Some of the most successful founders and CEOs I’ve interviewed on the Dealmakers Podcast say fundraising finally clicked for them after publishing a blog post, being mentioned on TechCrunch, or getting in the press. It could be one of the highest ROI moves you can make. 

One great piece or campaign of pieces can create a chain effect that spreads, gets noticed by investors and adds a lot of value. You don’t just have to wait to get found either. Start publishing your own content. 

Credit & Financing

There are plenty of ways to leverage credit and financing without having to take on partners and give up equity in your company. This may be far faster than going out to endless investor meetings and having to create all the materials to present to investors.

In the beginning, this may be personal credit cards and lines of credit. You can use store cards and specialized financing for physical needs like computers, office supplies, and equipment.

Some vendors may also finance you over time. Then there are small business loans and credit cards. 

As you grow and bring in some revenues you may be able to get merchant cash advance and working capital loans to help your business leap to the next level.

Friends & Family

Your friends and family should be your initial backers. This can be in exchange for a very small amount of equity, which can be earned and vested over time. 

Or, it can be in the form of personal loans and convertible notes that may not be directly attached to the business at the beginning. Or they can become your business partners.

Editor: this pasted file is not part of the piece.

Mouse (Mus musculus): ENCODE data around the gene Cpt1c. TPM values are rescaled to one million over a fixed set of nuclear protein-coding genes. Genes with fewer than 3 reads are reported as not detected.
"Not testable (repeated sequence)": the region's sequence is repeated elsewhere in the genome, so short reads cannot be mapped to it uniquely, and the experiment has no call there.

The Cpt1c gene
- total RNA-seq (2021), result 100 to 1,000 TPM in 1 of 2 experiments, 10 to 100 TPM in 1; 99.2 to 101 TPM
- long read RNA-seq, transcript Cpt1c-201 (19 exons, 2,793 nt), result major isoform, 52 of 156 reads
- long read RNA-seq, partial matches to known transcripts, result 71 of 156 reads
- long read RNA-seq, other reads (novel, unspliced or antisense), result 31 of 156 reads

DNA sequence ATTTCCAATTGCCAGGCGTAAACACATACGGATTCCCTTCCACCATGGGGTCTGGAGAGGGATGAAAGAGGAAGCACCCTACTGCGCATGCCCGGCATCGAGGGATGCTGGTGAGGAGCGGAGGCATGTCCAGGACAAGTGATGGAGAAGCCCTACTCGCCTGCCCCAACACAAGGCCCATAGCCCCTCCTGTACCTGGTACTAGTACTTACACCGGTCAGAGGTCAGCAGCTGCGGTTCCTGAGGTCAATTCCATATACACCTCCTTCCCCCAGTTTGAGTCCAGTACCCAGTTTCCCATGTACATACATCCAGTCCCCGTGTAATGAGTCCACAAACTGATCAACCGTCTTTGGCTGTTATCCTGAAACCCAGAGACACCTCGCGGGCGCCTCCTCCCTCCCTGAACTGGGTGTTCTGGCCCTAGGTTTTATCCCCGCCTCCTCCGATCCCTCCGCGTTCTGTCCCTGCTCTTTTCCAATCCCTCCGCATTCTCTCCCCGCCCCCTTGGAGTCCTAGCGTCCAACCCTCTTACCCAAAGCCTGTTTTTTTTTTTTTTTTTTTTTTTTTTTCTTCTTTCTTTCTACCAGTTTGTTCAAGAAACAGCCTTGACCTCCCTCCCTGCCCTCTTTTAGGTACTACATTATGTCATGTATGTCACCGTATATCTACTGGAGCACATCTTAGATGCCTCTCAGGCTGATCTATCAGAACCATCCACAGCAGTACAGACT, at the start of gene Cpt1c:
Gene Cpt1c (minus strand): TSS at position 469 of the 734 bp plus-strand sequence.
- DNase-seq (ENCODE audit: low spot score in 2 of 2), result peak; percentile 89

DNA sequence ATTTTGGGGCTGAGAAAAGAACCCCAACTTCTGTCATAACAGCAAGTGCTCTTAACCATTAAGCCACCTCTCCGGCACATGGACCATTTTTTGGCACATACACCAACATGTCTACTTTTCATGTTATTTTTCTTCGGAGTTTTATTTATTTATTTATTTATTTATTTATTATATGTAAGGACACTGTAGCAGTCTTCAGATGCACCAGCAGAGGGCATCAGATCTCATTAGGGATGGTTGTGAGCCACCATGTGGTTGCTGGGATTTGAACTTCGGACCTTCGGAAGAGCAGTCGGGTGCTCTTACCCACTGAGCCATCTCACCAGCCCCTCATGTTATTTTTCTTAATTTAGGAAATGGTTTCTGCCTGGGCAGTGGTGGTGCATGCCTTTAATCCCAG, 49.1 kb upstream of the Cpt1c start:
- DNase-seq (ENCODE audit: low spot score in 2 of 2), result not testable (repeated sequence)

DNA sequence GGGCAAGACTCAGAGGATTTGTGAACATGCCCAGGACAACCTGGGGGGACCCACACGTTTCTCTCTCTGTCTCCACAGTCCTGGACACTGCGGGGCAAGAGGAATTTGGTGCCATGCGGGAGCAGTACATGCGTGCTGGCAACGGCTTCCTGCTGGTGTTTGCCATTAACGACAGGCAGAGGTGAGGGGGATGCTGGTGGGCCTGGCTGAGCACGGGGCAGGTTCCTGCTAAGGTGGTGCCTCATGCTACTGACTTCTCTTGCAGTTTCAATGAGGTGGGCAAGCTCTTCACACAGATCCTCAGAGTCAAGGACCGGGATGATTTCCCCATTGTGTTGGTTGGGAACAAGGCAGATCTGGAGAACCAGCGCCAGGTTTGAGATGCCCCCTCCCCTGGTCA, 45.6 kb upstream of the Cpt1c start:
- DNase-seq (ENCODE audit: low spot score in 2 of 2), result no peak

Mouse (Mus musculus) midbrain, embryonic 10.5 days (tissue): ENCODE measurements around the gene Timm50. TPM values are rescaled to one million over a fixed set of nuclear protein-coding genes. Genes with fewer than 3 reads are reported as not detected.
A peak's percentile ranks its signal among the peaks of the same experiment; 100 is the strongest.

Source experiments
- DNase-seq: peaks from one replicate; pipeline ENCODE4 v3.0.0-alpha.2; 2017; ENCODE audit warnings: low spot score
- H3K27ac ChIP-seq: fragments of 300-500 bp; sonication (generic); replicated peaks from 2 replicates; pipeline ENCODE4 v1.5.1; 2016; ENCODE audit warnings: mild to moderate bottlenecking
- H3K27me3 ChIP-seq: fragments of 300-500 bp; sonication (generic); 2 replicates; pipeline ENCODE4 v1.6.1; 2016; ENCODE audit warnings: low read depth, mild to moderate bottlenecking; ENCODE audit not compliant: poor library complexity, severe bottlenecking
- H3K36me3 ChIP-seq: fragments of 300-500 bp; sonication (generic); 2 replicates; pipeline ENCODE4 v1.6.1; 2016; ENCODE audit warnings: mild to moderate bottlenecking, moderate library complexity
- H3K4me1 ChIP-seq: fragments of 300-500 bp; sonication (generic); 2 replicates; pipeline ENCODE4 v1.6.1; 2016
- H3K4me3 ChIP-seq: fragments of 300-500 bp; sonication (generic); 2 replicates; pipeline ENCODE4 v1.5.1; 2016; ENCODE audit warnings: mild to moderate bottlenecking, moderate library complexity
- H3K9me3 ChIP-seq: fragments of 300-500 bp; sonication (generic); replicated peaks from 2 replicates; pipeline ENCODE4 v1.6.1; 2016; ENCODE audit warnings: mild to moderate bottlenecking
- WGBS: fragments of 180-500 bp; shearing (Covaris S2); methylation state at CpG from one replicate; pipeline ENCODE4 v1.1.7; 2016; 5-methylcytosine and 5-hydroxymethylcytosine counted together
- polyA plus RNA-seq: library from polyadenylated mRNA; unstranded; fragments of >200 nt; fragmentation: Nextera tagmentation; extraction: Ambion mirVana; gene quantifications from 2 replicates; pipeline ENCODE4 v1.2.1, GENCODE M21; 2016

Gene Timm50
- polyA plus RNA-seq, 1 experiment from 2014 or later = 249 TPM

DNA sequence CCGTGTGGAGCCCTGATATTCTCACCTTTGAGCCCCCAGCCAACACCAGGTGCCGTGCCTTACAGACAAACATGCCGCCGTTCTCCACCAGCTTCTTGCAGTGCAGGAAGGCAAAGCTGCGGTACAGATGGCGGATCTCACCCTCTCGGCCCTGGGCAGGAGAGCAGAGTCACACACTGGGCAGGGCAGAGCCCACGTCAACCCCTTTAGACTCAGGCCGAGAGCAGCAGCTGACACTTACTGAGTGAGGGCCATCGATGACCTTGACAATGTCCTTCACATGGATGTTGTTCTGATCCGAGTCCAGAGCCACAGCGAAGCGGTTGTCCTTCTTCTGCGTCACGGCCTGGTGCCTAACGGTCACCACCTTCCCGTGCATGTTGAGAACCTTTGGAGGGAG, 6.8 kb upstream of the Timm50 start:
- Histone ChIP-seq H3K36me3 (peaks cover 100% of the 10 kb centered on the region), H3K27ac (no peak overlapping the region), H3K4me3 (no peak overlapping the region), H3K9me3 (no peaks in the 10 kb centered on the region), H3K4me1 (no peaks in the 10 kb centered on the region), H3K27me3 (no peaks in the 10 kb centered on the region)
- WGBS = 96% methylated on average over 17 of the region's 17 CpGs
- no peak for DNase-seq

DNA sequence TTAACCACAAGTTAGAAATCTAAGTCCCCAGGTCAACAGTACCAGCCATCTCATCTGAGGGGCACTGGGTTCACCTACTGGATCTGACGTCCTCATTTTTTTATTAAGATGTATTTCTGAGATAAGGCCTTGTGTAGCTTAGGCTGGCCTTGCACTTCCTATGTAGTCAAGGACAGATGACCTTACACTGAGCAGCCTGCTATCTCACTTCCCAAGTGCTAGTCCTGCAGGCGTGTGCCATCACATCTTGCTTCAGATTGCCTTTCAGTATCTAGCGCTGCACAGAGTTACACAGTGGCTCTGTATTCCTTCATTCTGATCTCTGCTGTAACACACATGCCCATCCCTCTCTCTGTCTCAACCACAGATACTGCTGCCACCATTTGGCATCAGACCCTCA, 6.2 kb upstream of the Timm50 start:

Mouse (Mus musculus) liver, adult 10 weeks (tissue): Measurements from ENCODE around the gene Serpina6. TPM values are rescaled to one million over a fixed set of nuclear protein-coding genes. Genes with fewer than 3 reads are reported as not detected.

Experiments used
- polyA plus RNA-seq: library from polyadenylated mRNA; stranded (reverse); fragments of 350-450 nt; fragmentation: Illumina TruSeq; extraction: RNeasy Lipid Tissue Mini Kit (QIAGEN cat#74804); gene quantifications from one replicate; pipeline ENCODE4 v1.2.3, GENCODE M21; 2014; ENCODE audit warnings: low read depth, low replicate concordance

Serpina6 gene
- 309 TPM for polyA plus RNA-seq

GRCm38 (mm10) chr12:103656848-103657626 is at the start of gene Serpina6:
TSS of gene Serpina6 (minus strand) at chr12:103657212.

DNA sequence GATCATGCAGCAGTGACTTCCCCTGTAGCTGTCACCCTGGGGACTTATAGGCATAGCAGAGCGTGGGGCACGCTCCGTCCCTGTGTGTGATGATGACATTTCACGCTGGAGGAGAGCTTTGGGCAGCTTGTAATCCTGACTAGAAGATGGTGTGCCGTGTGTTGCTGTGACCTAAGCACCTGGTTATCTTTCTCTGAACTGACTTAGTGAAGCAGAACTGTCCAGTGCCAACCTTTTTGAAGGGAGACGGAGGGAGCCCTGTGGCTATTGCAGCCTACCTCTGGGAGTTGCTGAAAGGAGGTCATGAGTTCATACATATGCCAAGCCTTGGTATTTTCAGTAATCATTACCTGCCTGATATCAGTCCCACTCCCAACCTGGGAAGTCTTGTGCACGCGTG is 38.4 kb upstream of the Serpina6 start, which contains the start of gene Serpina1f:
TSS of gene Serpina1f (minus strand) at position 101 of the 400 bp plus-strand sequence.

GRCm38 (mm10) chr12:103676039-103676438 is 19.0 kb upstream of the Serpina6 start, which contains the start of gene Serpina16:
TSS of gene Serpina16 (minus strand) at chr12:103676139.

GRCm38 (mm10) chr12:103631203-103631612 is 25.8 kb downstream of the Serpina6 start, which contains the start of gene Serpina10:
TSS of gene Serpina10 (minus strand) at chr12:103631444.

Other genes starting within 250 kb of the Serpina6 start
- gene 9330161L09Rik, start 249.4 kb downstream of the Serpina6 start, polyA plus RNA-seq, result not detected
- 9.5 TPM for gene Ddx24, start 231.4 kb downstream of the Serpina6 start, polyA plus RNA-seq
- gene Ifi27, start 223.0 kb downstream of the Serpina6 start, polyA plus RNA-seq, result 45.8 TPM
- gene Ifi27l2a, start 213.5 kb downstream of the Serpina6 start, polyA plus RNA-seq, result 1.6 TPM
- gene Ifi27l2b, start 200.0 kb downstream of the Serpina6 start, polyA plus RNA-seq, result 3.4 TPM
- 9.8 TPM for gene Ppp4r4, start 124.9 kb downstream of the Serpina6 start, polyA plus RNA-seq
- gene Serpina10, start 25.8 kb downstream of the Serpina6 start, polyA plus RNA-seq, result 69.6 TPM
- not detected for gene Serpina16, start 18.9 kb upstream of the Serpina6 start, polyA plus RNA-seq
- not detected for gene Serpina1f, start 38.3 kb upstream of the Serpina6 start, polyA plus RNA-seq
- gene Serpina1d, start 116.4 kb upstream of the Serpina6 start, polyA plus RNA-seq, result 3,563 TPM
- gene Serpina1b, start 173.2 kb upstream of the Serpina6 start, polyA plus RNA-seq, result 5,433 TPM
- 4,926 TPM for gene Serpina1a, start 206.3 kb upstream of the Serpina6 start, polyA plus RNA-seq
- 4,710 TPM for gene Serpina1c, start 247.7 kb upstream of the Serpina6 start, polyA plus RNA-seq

Plenty of highly successful businesses were started with just $1,000. Or, you may have connections with hundreds of thousands in retirement accounts that could use better investment opportunities. Keep sharing your plans and the opportunity.


There are plenty of creative ways to raise the money you need for your startup. Whether you just need $1,000 to get going or several million, these strategies can help you secure the funds to launch, fill in the gaps and grow.

Find the one which fits you best and start putting it to work so that you can bring your vision to life.

Learn more about creative funding in this fundraising training.


Alejandro Cremades is a serial entrepreneur and the author of The Art of Startup Fundraising. With a foreword by ‘Shark Tank‘ star Barbara Corcoran, and published by John Wiley & Sons, the book was named one of the best books for entrepreneurs. The book offers a step-by-step guide to today‘s way of raising money for entrepreneurs. 

Most recently, Alejandro built and exited CoFoundersLab which is one of the largest communities of founders online. 

Prior to CoFoundersLab, Alejandro worked as a lawyer at King & Spalding where he was involved in one of the biggest investment arbitration cases in history ($113 billion at stake). 

Alejandro is an active speaker and has given guest lectures at the Wharton School of Business, Columbia Business School, and at NYU Stern School of Business. 

Alejandro has been involved with the JOBS Act since inception and was invited to the White House and the US House of Representatives to provide his stands on the new regulatory changes concerning fundraising online.